So what about driving a race car? Once again, thanks to the wife’s gift-giving (this one was for my birthday), I got behind the wheel of an Aston-Martin GT3 car on the Yas Island track. I can’t say it was the F1 circuit, because since there’s a stretch of very slow, technical corners on one part of the circuit, it was closed off and we were using only a portion of the track. Upon arrival, the folks behind the counter tried to up-sell me to full coverage insurance for my 20-minute drive. I declined, deciding not to wreck the car and settle instead for the basic coverage provided at the regular price. Then there was a briefing about how to drive–“Keep your hands gripping the wheel at 10 and 2 all the time,” stuff like that, as well as, “Entry points at each corner are marked with an orange cone and exit points with green ones.” The laps aren’t officially timed because that would bump the driving experience into a differently regulated category. My friends timed my laps unofficially as I drove past. I didn’t perform that well, honestly, and having not been on a track before (other than a brief stint behind the wheel of a sweet, Rotax-powered go-kart at Al Ain Raceway, and that’s not quite the same), I had to learn a thing or two about “using your whole line,” as my co-pilot told me. Yes, I’ve played video games like Forza Racing, and I should have been able to carry that knowledge–entering from the outside, exiting wide, etc.–over into real life, but it’s hard to break 20 years worth of on-road driving habits and move all over the track, rather than staying on one side of the road. It sounds silly, but that’s the way it was for me.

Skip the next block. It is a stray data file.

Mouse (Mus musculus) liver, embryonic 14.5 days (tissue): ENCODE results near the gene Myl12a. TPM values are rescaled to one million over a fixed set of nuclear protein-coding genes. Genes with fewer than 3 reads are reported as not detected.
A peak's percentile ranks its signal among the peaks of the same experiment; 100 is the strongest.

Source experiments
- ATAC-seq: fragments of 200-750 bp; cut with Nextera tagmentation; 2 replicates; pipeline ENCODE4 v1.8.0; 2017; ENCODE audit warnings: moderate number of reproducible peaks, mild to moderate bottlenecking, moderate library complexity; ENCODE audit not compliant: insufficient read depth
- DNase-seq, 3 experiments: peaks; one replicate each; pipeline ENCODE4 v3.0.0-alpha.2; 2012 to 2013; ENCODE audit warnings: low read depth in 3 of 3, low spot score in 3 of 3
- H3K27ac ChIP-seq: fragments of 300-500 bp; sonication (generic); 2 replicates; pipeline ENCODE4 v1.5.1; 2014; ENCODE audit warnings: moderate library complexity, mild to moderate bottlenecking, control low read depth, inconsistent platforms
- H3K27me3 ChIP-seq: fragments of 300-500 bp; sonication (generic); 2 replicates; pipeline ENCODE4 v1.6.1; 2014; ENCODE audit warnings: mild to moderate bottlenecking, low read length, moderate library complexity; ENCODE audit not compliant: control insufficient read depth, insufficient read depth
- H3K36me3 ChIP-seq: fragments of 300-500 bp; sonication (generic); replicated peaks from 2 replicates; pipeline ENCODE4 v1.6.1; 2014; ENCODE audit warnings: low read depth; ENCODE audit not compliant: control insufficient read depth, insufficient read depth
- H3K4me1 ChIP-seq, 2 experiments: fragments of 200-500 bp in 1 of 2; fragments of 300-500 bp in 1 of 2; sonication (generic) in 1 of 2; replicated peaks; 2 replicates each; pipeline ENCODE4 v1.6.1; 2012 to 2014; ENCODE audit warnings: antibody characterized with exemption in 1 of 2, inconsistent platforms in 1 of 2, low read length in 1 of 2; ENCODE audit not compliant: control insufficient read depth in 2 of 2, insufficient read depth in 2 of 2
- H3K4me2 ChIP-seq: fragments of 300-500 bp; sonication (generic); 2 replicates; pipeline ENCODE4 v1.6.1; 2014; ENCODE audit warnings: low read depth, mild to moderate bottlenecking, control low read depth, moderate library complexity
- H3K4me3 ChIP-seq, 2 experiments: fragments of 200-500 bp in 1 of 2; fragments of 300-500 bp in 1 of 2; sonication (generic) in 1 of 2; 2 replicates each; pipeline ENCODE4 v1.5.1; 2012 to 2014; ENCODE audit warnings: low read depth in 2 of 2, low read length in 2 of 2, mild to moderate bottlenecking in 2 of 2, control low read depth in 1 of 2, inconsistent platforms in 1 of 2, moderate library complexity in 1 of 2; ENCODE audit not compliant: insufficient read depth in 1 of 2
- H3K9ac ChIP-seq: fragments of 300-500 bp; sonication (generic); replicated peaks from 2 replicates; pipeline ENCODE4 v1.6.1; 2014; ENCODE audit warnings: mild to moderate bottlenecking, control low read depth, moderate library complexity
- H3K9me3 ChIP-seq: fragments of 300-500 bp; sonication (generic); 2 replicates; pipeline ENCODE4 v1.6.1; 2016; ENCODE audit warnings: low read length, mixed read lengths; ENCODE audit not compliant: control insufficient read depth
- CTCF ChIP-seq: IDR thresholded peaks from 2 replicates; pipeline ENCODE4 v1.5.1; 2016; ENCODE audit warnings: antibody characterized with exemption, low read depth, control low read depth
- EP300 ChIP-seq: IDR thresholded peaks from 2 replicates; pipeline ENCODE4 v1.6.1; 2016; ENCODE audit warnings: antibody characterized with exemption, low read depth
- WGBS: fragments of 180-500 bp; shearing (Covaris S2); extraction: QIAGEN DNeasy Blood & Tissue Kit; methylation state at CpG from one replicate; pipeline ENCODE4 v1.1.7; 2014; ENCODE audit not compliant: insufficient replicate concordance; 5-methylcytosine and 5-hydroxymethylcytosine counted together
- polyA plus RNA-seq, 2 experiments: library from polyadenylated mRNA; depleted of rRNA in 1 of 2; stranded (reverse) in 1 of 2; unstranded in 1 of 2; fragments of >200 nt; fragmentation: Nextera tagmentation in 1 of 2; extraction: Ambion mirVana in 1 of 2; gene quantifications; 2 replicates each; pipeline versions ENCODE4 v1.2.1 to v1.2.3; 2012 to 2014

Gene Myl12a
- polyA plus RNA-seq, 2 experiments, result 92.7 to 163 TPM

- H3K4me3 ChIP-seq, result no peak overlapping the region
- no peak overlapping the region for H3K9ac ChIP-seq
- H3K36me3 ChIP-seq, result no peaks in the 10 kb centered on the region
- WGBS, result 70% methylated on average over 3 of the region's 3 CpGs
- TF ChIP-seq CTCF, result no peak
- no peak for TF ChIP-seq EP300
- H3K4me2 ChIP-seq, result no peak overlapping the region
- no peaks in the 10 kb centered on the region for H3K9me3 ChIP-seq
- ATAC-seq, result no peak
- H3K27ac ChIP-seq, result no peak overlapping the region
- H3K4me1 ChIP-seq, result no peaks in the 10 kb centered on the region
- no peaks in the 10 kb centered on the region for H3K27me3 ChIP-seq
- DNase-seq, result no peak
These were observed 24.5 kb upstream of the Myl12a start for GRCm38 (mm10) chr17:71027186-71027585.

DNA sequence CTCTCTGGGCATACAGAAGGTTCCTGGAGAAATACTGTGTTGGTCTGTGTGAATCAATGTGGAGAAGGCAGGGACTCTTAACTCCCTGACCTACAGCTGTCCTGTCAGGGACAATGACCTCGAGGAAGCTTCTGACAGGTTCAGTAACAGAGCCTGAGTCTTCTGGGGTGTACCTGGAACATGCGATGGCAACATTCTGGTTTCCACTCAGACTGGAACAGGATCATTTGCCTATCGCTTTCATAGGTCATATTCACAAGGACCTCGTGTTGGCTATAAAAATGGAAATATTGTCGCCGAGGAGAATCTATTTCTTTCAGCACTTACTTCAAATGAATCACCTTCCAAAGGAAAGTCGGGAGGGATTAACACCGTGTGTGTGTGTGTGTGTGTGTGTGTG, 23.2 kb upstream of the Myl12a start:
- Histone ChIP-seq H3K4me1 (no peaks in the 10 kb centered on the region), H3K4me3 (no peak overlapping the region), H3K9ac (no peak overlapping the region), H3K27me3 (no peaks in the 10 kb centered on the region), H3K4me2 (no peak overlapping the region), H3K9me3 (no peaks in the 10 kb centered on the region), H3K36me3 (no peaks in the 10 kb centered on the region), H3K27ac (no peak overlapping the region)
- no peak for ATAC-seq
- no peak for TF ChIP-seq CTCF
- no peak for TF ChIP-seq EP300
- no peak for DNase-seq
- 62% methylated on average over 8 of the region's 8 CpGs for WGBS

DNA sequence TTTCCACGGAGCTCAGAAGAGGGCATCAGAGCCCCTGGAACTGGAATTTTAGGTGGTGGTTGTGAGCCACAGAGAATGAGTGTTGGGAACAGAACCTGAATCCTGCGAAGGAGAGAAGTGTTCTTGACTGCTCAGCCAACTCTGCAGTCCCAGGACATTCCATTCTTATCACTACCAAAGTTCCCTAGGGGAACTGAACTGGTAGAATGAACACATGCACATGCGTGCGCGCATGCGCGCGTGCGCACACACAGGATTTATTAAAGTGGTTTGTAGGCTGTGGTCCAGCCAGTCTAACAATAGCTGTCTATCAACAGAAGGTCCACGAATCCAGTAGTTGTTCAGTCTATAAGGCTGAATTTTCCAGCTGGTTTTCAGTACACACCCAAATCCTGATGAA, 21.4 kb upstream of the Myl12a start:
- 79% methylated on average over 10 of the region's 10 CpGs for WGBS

The little one had a blast just sitting beside the track and watching all the cars go past.